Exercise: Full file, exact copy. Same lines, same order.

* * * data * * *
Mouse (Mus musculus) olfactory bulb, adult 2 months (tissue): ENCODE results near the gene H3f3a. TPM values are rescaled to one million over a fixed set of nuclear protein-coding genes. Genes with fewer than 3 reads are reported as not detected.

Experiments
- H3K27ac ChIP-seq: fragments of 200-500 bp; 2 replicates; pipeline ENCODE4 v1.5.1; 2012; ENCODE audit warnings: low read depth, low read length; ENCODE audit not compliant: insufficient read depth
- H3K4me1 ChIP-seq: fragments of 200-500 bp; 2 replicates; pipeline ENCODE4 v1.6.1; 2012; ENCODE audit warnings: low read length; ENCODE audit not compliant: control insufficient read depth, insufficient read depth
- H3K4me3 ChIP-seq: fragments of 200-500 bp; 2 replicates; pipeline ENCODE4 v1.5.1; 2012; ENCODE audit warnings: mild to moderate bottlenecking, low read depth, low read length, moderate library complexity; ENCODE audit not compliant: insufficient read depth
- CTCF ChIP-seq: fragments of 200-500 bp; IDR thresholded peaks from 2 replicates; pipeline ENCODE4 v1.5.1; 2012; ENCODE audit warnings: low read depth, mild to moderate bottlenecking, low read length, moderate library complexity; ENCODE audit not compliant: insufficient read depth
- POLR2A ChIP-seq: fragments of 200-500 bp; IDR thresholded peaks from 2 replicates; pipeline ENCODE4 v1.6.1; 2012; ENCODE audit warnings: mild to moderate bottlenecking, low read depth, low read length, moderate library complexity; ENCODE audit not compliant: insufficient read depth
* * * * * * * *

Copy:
Mouse (Mus musculus) olfactory bulb, adult 2 months (tissue): ENCODE results near the gene H3f3a. TPM values are rescaled to one million over a fixed set of nuclear protein-coding genes. Genes with fewer than 3 reads are reported as not detected.

Experiments
- H3K27ac ChIP-seq: fragments of 200-500 bp; 2 replicates; pipeline ENCODE4 v1.5.1; 2012; ENCODE audit warnings: low read depth, low read length; ENCODE audit not compliant: insufficient read depth
- H3K4me1 ChIP-seq: fragments of 200-500 bp; 2 replicates; pipeline ENCODE4 v1.6.1; 2012; ENCODE audit warnings: low read length; ENCODE audit not compliant: control insufficient read depth, insufficient read depth
- H3K4me3 ChIP-seq: fragments of 200-500 bp; 2 replicates; pipeline ENCODE4 v1.5.1; 2012; ENCODE audit warnings: mild to moderate bottlenecking, low read depth, low read length, moderate library complexity; ENCODE audit not compliant: insufficient read depth
- CTCF ChIP-seq: fragments of 200-500 bp; IDR thresholded peaks from 2 replicates; pipeline ENCODE4 v1.5.1; 2012; ENCODE audit warnings: low read depth, mild to moderate bottlenecking, low read length, moderate library complexity; ENCODE audit not compliant: insufficient read depth
- POLR2A ChIP-seq: fragments of 200-500 bp; IDR thresholded peaks from 2 replicates; pipeline ENCODE4 v1.6.1; 2012; ENCODE audit warnings: mild to moderate bottlenecking, low read depth, low read length, moderate library complexity; ENCODE audit not compliant: insufficient read depth